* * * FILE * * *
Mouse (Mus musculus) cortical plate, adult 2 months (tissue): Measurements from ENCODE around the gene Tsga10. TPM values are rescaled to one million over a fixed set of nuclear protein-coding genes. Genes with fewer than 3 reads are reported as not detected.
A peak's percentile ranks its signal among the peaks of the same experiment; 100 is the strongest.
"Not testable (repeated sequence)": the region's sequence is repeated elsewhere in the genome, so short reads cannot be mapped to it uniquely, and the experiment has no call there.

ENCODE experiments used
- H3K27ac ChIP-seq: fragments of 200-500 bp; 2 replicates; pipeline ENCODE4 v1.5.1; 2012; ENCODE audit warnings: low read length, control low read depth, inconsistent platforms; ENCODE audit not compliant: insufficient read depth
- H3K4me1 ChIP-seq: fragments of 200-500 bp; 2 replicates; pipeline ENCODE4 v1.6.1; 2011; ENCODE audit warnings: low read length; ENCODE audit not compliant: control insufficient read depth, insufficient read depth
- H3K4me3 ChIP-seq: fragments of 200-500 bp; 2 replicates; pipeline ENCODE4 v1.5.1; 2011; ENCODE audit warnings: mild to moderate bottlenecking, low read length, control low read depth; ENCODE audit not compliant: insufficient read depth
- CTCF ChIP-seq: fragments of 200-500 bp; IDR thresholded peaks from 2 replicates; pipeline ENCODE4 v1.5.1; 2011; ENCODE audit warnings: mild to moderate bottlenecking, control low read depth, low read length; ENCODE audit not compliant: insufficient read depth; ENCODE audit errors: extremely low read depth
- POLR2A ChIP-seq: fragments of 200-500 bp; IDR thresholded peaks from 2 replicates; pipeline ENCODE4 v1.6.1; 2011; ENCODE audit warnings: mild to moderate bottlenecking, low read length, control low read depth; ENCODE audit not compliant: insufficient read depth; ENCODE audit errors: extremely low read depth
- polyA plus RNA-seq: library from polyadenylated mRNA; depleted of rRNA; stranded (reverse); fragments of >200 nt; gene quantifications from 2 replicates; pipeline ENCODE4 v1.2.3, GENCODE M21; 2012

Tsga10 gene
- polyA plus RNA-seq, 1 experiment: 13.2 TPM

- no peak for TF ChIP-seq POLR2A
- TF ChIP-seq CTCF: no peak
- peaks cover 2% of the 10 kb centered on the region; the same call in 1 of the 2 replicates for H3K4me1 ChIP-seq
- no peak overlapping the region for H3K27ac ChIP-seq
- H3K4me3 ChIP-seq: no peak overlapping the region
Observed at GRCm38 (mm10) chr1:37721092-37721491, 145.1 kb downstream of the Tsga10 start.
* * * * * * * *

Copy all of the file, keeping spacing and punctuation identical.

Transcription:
Mouse (Mus musculus) cortical plate, adult 2 months (tissue): Measurements from ENCODE around the gene Tsga10. TPM values are rescaled to one million over a fixed set of nuclear protein-coding genes. Genes with fewer than 3 reads are reported as not detected.
A peak's percentile ranks its signal among the peaks of the same experiment; 100 is the strongest.
"Not testable (repeated sequence)": the region's sequence is repeated elsewhere in the genome, so short reads cannot be mapped to it uniquely, and the experiment has no call there.

ENCODE experiments used
- H3K27ac ChIP-seq: fragments of 200-500 bp; 2 replicates; pipeline ENCODE4 v1.5.1; 2012; ENCODE audit warnings: low read length, control low read depth, inconsistent platforms; ENCODE audit not compliant: insufficient read depth
- H3K4me1 ChIP-seq: fragments of 200-500 bp; 2 replicates; pipeline ENCODE4 v1.6.1; 2011; ENCODE audit warnings: low read length; ENCODE audit not compliant: control insufficient read depth, insufficient read depth
- H3K4me3 ChIP-seq: fragments of 200-500 bp; 2 replicates; pipeline ENCODE4 v1.5.1; 2011; ENCODE audit warnings: mild to moderate bottlenecking, low read length, control low read depth; ENCODE audit not compliant: insufficient read depth
- CTCF ChIP-seq: fragments of 200-500 bp; IDR thresholded peaks from 2 replicates; pipeline ENCODE4 v1.5.1; 2011; ENCODE audit warnings: mild to moderate bottlenecking, control low read depth, low read length; ENCODE audit not compliant: insufficient read depth; ENCODE audit errors: extremely low read depth
- POLR2A ChIP-seq: fragments of 200-500 bp; IDR thresholded peaks from 2 replicates; pipeline ENCODE4 v1.6.1; 2011; ENCODE audit warnings: mild to moderate bottlenecking, low read length, control low read depth; ENCODE audit not compliant: insufficient read depth; ENCODE audit errors: extremely low read depth
- polyA plus RNA-seq: library from polyadenylated mRNA; depleted of rRNA; stranded (reverse); fragments of >200 nt; gene quantifications from 2 replicates; pipeline ENCODE4 v1.2.3, GENCODE M21; 2012

Tsga10 gene
- polyA plus RNA-seq, 1 experiment: 13.2 TPM

- no peak for TF ChIP-seq POLR2A
- TF ChIP-seq CTCF: no peak
- peaks cover 2% of the 10 kb centered on the region; the same call in 1 of the 2 replicates for H3K4me1 ChIP-seq
- no peak overlapping the region for H3K27ac ChIP-seq
- H3K4me3 ChIP-seq: no peak overlapping the region
Observed at GRCm38 (mm10) chr1:37721092-37721491, 145.1 kb downstream of the Tsga10 start.